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Why you should monitor record-breaking horizontal rig counts

Why you should monitor record-breaking horizontal rig counts (Part 1 of 6)

Must-know: Why the total US rig count shot up last week

19 rigs added to the U.S. total rig count

The U.S. total drilling rig count increased by 19 rigs, from 1,889 to 1,908, during the week ending August 8, according to Baker Hughes, which publishes rig counts every week. This marked the highest number of rigs since August 31, 2012.

The number of oil rigs increased by 15, while the number of natural gas rigs increased by three. Rigs that were categorized as “miscellaneous” also increased by one unit last week.

US Total RigsEnlarge Graph

The increase in rig count was led by increases in both horizontal and vertical rig drilling. See Part 3 of this series to learn more about vertical versus horizontal rigs.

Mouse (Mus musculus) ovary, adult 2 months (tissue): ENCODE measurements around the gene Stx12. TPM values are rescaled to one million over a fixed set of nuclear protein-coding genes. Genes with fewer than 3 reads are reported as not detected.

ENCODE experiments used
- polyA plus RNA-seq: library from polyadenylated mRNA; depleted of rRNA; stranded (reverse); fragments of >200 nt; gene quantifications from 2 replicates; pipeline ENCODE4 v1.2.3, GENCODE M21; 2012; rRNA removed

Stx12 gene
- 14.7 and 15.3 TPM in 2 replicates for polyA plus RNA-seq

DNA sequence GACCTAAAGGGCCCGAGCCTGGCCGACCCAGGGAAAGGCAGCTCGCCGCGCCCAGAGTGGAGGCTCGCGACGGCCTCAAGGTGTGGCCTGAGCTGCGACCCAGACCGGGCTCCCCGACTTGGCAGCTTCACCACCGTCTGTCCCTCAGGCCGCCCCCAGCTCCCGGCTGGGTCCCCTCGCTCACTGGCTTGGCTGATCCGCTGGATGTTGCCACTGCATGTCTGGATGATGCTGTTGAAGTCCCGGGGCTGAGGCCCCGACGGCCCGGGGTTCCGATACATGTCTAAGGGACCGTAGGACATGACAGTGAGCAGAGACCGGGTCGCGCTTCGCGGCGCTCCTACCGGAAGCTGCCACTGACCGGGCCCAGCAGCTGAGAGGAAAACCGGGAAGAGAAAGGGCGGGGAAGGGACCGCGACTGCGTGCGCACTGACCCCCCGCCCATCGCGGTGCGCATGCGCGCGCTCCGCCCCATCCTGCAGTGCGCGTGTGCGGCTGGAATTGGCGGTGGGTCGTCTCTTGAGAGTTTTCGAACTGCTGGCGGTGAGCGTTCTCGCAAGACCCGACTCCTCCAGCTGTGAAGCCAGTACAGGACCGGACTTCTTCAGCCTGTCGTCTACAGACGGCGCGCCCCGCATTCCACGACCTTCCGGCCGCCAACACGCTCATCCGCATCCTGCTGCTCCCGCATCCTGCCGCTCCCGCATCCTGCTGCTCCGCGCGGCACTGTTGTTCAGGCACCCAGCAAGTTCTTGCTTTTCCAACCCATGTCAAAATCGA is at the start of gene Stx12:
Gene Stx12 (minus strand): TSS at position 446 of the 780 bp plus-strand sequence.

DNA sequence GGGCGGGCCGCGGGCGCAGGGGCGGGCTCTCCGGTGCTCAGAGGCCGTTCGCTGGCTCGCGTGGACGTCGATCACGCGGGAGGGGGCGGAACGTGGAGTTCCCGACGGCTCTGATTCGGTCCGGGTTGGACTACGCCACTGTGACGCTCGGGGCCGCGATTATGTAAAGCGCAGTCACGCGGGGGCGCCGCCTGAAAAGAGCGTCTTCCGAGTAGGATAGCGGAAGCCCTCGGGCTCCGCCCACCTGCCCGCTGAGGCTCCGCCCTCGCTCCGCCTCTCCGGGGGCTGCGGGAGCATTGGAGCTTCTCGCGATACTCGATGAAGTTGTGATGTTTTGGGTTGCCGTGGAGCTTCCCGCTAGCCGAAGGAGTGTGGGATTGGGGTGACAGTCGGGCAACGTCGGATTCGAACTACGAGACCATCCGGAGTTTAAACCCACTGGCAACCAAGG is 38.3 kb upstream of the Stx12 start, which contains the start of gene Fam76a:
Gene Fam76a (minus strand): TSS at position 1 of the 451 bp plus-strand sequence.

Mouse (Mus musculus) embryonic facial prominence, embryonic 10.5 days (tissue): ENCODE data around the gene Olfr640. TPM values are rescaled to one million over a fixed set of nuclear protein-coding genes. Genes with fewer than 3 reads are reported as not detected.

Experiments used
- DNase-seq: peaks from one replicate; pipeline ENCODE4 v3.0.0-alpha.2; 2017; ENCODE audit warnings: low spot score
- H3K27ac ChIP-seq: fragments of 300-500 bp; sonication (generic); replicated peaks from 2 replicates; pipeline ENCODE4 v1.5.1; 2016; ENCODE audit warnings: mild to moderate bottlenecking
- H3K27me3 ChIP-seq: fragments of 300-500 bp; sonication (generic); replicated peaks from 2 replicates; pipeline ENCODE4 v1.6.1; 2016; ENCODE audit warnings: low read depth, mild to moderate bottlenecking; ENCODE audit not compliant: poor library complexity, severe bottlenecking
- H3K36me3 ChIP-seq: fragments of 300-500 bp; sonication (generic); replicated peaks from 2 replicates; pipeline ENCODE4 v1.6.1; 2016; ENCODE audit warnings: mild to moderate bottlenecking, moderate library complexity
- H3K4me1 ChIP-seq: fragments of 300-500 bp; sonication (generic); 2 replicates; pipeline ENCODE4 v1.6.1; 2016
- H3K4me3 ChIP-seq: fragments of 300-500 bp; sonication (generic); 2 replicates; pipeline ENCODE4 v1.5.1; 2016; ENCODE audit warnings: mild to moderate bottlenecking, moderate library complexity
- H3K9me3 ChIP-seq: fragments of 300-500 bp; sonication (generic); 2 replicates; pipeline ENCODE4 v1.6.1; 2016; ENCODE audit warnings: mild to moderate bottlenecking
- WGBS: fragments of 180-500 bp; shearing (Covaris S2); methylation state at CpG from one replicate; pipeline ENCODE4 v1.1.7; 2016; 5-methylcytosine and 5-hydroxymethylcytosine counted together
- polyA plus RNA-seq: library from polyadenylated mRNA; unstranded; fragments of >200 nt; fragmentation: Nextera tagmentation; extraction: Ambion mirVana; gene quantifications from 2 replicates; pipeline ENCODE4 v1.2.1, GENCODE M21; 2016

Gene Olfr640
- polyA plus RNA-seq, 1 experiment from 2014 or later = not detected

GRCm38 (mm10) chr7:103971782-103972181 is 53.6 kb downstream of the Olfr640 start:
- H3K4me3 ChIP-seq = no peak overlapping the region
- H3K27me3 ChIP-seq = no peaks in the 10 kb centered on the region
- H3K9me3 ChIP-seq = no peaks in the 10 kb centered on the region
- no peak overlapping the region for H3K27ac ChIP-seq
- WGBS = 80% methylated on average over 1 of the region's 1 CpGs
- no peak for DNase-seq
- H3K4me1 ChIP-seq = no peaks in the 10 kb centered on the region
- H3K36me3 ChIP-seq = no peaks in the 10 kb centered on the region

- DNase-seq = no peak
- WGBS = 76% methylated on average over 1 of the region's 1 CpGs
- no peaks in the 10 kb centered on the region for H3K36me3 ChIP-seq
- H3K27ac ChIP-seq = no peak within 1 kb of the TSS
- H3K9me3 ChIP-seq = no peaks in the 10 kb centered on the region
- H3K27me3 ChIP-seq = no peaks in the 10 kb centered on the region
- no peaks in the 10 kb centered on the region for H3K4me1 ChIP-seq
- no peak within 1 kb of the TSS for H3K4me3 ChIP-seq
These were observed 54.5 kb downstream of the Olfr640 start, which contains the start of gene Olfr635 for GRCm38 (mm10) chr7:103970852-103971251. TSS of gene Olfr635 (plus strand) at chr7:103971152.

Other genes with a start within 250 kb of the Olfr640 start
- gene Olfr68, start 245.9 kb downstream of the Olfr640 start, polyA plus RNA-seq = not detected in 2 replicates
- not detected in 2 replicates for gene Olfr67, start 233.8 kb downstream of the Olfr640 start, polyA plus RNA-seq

Year-to-date (or YTD), the total U.S. rig count has increased by 157, or 9%. Oil rigs have increased by 210, or 15%, while natural gas rigs have decreased by 56, or about -15%.

Rig count trends show how much inclination companies have to spend on drilling

Rig counts represent how many rigs are actively drilling for hydrocarbons—oil and gas. Baker Hughes notes that rig count trends are “governed by oil company exploration and development spending, which is influenced by the current and expected price of oil and natural gas.”

Rig counts can represent how confident oil and gas producers like Anadarko Petroleum (APC) and Chesapeake Energy (CHK) feel about the drilling environment.

Since rig counts show one measure of oil and gas drilling activity, the figure can also be a useful indicator to gauge the activity levels of oilfield service companies like Halliburton (HAL) and Schlumberger (SLB)—all of which are part of the Energy Select Sector SPDR (XLE).

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